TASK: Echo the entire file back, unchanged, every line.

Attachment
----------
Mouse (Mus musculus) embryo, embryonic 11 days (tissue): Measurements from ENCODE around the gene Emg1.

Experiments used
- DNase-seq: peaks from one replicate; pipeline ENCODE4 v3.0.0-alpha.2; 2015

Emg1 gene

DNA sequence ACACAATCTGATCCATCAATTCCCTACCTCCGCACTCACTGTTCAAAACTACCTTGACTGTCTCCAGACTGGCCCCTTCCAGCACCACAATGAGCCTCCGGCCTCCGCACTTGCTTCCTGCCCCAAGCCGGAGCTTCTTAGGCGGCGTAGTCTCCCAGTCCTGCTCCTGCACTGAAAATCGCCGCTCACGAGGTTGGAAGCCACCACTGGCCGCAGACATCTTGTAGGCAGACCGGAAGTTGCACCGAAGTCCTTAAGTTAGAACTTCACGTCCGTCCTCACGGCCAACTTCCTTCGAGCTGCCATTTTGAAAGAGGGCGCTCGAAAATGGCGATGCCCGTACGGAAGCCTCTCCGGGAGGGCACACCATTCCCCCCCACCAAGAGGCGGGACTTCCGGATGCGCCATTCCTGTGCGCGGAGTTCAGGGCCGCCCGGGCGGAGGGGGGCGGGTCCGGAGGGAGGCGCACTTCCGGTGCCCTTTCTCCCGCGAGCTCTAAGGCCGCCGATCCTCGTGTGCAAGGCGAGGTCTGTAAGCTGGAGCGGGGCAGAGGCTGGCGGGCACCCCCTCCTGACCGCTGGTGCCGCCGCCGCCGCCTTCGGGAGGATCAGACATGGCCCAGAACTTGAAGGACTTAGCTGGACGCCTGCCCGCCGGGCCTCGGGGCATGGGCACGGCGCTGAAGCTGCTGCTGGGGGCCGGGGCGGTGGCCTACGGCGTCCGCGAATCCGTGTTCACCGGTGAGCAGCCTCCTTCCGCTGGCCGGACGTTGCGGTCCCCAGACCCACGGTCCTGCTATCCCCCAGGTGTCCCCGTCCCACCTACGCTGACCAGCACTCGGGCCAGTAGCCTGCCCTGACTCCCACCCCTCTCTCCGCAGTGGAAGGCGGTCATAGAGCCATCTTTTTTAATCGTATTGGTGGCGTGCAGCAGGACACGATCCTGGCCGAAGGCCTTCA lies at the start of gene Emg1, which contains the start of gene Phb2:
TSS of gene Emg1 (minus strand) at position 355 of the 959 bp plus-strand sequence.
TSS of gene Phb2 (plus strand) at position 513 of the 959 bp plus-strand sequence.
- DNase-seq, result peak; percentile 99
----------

Mouse (Mus musculus) embryo, embryonic 11 days (tissue): Measurements from ENCODE around the gene Emg1.

Experiments used
- DNase-seq: peaks from one replicate; pipeline ENCODE4 v3.0.0-alpha.2; 2015

Emg1 gene

DNA sequence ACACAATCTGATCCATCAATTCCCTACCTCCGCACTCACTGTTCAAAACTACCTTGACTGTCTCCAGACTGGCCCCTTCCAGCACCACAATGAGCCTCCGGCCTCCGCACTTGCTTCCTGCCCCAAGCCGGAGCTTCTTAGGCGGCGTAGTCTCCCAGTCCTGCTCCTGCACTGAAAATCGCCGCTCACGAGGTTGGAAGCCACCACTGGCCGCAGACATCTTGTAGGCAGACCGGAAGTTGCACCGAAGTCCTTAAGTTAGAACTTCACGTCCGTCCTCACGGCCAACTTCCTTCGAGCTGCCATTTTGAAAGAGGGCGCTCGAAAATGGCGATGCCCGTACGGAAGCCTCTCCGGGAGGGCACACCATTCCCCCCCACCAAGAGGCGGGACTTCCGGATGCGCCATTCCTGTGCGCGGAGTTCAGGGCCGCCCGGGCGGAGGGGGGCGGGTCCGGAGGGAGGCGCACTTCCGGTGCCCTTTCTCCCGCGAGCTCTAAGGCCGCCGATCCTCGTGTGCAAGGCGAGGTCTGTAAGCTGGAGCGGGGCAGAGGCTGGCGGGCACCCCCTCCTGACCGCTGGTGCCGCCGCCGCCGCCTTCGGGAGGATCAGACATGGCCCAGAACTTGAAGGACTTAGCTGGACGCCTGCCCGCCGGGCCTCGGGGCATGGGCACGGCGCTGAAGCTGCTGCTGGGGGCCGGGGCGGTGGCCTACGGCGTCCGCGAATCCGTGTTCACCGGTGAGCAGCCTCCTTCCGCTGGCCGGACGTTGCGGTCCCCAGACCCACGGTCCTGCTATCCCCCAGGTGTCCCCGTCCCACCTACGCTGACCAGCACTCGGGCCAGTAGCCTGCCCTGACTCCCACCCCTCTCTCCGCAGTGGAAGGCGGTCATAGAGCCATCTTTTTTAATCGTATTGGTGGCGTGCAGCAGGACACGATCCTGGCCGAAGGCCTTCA lies at the start of gene Emg1, which contains the start of gene Phb2:
TSS of gene Emg1 (minus strand) at position 355 of the 959 bp plus-strand sequence.
TSS of gene Phb2 (plus strand) at position 513 of the 959 bp plus-strand sequence.
- DNase-seq, result peak; percentile 99